The ANOVA analysis test in the three groups showed that after the intervention, the mean disability scores between the three groups were significantly different (P < 0.001). The mean score of disability after intervention in the exercise group was less than the ergonomic group and in the ergonomic group was less than the control group [Table 3].{Table 3}


This study showed that the mean pain intensity and disability level after intervention in corrective exercises training group was significantly less than the ergonomic and control groups. This significant difference was observed in a randomized controlled clinical trial by Mohseni-Bandpei on the chronic low back pain of 236 nurses in Mazandaran province, which is in line with the results of our study.[2]

The study of Ali Arabian studying the effect of ergonomic principle training on musculoskeletal disorders in 46 hospital staff showed that the training of ergonomic principles did not have a significant effect on the reduction of musculoskeletal disorders. This difference with our study may be because of low sample size and sample selection of only women in emergency departments and operating rooms with heavy workloads.[15]

In 2014, Aghilinejad et al. conducted a study to investigate the effect of ergonomic training on low back pain on 451 workers at Iran Khodro Factory, which after 1 year had a significant impact on musculoskeletal disorders that is in line with the results of our study.[16]

In the study of Alexandre et al., the effect of exercise on the prevention of low back pain in nurses and the study of Hemmati et al., the effect of central stabilizer training on the severity of pain and disability in 24 nonspecific chronic low back pain patients was observed after follow-up of low back pain, which results are line with the results of this study.[11],[17]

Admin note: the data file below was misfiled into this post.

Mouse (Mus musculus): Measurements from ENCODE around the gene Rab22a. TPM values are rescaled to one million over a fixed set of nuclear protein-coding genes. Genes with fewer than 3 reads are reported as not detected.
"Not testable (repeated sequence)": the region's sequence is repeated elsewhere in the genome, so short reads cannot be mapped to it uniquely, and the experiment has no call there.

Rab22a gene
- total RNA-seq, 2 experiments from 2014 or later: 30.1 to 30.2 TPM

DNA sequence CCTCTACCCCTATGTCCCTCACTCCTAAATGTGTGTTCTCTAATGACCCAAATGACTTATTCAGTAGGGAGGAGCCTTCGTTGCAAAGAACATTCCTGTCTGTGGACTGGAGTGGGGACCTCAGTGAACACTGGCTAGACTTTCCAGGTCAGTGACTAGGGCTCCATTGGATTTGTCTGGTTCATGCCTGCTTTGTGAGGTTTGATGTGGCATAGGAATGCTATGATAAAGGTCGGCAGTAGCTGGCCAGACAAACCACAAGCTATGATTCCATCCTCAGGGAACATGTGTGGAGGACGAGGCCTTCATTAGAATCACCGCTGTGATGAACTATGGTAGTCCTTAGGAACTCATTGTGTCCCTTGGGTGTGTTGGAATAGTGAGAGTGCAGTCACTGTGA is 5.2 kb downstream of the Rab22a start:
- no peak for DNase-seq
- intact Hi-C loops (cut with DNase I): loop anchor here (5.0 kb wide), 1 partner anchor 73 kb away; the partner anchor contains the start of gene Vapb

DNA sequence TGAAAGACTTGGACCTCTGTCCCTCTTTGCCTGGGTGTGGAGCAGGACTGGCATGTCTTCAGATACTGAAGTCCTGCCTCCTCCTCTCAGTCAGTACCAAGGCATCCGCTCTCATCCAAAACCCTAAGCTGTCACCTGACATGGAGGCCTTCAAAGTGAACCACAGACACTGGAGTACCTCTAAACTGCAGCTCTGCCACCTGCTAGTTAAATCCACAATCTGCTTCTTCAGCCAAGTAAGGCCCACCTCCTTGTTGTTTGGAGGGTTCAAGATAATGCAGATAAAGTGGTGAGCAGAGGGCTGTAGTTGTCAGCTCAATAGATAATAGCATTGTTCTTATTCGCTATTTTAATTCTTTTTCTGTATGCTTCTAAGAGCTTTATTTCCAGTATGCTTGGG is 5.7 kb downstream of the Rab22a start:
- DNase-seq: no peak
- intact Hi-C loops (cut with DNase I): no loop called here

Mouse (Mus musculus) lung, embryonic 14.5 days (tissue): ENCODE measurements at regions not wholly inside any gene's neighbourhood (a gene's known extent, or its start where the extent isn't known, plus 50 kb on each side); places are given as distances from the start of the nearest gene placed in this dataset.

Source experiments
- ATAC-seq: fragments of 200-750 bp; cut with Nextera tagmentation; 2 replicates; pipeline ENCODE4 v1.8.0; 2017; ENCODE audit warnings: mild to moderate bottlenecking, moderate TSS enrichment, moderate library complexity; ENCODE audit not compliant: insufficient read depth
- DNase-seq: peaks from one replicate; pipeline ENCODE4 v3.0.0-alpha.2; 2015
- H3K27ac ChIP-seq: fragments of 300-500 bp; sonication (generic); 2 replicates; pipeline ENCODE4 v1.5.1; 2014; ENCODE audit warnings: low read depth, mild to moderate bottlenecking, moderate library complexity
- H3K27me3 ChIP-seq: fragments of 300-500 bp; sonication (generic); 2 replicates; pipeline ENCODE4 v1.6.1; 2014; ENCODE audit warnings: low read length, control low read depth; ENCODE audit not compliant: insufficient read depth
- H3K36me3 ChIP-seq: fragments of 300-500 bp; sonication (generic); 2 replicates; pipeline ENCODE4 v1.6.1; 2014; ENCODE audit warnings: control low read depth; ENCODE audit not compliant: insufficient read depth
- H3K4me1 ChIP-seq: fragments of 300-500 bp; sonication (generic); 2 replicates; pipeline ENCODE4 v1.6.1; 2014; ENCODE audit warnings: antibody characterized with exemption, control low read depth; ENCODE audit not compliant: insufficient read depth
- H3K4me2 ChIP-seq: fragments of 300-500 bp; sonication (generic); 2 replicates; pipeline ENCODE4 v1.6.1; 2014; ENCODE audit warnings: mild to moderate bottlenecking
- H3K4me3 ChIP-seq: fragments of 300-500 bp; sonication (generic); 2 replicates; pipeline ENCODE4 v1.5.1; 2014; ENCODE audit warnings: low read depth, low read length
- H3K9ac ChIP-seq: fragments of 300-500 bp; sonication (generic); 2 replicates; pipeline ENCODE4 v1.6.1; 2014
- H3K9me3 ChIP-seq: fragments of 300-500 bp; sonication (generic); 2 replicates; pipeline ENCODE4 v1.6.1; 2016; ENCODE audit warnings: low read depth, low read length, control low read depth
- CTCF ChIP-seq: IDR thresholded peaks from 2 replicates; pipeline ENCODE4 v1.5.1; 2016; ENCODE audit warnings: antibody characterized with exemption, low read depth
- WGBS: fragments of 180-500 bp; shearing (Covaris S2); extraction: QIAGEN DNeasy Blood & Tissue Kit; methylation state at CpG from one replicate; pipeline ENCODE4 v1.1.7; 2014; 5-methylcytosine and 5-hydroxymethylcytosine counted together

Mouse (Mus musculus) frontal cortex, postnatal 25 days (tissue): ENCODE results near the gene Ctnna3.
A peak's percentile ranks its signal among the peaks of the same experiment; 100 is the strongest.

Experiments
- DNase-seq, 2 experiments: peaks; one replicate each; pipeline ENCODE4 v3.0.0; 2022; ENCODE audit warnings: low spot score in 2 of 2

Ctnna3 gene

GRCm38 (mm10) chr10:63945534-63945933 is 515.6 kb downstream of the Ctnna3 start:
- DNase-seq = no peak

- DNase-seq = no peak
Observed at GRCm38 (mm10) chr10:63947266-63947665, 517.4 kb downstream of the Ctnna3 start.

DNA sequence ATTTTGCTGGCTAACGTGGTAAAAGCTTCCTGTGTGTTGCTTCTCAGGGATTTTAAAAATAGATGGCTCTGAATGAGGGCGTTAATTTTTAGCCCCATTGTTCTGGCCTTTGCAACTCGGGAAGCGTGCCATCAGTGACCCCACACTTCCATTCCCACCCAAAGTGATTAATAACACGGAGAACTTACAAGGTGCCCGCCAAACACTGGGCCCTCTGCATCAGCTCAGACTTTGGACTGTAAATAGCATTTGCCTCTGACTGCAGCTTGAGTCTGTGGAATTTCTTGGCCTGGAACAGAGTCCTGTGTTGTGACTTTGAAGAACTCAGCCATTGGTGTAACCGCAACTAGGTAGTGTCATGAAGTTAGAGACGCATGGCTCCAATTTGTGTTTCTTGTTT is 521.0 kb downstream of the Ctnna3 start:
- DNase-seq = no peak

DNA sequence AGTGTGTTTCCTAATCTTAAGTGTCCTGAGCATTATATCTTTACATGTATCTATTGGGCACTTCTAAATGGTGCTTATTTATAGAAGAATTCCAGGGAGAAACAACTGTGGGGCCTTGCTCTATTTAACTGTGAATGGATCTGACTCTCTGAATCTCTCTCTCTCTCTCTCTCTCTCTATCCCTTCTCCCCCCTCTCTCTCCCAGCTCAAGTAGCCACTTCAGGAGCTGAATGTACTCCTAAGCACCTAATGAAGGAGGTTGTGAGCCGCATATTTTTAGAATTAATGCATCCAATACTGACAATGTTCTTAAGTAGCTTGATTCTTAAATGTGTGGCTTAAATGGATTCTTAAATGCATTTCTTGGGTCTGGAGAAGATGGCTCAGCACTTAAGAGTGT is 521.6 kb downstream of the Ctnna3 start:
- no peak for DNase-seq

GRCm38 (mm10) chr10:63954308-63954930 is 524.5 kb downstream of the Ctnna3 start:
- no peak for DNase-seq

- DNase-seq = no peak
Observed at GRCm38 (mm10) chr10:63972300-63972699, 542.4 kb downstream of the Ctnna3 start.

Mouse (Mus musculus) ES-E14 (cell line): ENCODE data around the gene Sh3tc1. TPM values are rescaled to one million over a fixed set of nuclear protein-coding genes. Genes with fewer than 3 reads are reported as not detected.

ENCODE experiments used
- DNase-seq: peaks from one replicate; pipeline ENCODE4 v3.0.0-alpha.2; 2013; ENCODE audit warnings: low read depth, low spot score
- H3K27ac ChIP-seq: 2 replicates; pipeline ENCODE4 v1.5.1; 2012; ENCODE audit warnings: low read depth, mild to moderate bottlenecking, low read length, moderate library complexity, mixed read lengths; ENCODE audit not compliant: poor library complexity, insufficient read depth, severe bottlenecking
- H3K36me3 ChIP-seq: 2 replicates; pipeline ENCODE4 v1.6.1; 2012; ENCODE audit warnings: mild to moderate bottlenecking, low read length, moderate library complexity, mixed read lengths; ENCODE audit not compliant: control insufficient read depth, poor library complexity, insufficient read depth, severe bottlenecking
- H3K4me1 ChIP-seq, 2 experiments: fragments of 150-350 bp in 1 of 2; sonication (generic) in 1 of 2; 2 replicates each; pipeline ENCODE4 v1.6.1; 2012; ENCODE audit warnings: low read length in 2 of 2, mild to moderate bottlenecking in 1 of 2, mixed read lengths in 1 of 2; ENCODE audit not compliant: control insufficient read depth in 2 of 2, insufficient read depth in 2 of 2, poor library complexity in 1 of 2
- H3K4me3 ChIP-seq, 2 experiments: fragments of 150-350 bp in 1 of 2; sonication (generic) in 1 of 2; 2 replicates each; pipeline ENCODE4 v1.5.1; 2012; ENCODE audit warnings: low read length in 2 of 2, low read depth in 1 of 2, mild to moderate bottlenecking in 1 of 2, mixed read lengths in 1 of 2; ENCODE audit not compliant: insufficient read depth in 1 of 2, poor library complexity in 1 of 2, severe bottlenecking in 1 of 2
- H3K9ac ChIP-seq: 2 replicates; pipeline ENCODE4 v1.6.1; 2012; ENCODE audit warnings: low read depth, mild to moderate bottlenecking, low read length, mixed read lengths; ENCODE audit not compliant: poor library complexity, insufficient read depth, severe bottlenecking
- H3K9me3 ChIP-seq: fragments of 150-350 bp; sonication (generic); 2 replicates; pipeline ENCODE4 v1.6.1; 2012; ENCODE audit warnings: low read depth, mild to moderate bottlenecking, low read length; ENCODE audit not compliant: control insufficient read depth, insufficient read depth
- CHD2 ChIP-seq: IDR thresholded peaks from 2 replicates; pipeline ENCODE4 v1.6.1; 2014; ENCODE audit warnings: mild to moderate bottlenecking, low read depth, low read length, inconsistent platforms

In the study of Soukup et al., observance of the ergonomic principle and the implementation of corrective exercise increased physical ability and reduced pain in patients, which is in line with the results of this study.[18]

In the study of Niemisto et al., the effect of therapeutic exercise on relief of back pain compared with other therapies such as manual maneuvering by physicians and medical counselling for ergonomic principles as a randomized clinical trial that introduced the effect of therapeutic therapy more effectively and better than other methods, which is in line with the results of this study.[19]

In the studies of Garcia et al. and Taheri et al., the effect of the lumbar health training program and McKenzie method on low back pain has been effective, which is in line with the results of this study.[20],[21]

In the studies of Sadeghian et al. and Fanucchi et al., regular exercise had a positive effect on the prevention of low back pain, meaning that the exercise samples had less back pain; the results were consistent with this study.[22],[23]


The results showed that corrective exercise training has a better effect on the low back pain of nursing assistants and service forces than ergonomics principles training.


Further studies are necessary to support our findings. Even so, our recommendation is that managers of hospitals to pay more attention to corrective exercise training courses for personnel.


We could not select samples randomly because of a limited number of staff members with low back pain as well as a small number of available hospitals for intervention.

This trial is registered with the Iranian Registry of Clinical Trials (Registration ID: IRCT20171230038142N).


We thank occupational hygienists of Al-Zahra, Kashani, and Khorshid hospitals in Isfahan, Iran for their cooperation and Khosrow Saedinia for his editorial assistance in English.

Declaration of participant consent

The authors certify that they have obtained all appropriate participant consent forms. In the form, the participants have given their consent for their images and other clinical information to be reported in the journal. The participants understand that their names and initials will not be published and due efforts will be made to conceal their identity, but anonymity cannot be guaranteed.

Financial support and sponsorship

This study was granted by Isfahan University of Medical Sciences.

Conflicts of interest

There are no conflicts of interest.